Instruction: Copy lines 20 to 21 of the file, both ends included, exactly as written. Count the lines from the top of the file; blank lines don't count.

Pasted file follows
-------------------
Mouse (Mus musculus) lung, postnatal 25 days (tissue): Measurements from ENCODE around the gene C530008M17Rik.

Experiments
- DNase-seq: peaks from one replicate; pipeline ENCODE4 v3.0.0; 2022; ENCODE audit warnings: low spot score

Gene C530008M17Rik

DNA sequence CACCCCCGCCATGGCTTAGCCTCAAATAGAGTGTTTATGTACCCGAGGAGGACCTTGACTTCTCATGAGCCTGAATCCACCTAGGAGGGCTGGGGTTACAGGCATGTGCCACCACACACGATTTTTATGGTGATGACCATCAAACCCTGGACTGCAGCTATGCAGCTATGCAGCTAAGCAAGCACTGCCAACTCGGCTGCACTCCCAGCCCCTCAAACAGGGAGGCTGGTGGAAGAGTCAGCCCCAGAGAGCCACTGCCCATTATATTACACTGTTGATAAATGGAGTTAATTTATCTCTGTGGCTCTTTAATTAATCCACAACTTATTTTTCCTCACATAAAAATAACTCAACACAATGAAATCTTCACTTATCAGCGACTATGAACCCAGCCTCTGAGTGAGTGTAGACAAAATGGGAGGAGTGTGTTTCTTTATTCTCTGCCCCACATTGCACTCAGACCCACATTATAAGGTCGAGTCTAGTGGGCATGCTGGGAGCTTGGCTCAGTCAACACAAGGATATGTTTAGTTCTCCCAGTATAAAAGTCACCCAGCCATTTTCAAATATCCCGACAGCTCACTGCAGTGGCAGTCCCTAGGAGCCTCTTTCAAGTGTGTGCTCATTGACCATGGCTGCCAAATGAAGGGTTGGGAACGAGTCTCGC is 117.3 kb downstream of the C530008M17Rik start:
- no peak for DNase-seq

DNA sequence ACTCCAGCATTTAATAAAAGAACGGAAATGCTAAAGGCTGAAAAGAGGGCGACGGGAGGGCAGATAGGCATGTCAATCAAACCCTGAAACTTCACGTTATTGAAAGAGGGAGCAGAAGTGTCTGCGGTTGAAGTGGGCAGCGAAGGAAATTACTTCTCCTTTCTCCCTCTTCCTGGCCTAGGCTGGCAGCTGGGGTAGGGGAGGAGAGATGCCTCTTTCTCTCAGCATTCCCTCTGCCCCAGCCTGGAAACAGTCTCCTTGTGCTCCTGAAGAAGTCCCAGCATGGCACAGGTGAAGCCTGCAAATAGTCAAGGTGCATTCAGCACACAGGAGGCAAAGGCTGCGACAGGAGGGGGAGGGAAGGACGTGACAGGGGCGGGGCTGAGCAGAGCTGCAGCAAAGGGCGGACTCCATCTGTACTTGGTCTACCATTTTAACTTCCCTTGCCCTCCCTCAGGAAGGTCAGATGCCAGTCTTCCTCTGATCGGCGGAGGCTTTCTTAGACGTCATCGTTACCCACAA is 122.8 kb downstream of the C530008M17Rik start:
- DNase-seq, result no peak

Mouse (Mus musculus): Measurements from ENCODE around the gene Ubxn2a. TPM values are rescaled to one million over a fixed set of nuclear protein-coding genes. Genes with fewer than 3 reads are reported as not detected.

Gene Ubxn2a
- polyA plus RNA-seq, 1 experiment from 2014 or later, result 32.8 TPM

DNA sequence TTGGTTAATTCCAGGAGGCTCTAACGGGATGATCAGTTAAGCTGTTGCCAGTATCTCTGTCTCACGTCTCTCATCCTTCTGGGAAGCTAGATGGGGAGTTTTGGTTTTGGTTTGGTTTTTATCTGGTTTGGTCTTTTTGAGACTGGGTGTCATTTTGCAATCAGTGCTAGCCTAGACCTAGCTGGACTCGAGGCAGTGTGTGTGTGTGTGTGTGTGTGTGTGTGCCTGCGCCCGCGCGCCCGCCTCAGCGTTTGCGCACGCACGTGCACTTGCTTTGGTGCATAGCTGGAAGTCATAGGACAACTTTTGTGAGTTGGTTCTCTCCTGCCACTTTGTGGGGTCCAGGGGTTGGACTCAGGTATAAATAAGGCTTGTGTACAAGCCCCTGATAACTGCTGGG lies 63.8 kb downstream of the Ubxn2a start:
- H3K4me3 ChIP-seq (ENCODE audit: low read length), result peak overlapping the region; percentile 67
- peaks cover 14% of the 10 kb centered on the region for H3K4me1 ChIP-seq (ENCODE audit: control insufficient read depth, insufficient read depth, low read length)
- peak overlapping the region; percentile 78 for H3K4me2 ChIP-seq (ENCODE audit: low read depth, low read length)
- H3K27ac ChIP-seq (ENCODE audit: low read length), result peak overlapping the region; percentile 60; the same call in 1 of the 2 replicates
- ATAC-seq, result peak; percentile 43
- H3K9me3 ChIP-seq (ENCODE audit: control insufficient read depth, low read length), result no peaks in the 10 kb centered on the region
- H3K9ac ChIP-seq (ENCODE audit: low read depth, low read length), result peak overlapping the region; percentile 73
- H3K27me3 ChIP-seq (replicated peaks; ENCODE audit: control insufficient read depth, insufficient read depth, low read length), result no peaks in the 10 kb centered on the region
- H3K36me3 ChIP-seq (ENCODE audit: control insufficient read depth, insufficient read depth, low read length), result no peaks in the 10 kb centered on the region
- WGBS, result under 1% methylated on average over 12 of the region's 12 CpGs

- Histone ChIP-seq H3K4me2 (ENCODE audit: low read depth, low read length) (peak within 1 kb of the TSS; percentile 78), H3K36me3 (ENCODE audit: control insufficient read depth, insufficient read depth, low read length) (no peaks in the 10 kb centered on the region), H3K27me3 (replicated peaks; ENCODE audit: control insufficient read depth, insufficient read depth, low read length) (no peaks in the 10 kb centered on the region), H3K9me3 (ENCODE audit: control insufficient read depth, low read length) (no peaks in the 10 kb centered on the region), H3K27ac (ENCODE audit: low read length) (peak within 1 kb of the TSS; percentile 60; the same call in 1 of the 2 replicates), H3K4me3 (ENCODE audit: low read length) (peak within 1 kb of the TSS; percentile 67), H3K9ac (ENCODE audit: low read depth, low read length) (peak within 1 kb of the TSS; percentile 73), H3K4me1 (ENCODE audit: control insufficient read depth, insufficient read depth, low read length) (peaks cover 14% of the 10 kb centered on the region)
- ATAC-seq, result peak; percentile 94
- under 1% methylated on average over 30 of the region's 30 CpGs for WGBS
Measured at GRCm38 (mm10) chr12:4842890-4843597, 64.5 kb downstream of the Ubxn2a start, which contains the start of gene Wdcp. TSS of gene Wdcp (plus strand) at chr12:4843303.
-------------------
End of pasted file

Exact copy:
- H3K27me3 ChIP-seq (replicated peaks; ENCODE audit: control insufficient read depth, insufficient read depth, low read length), result no peaks in the 10 kb centered on the region
- H3K36me3 ChIP-seq (ENCODE audit: control insufficient read depth, insufficient read depth, low read length), result no peaks in the 10 kb centered on the region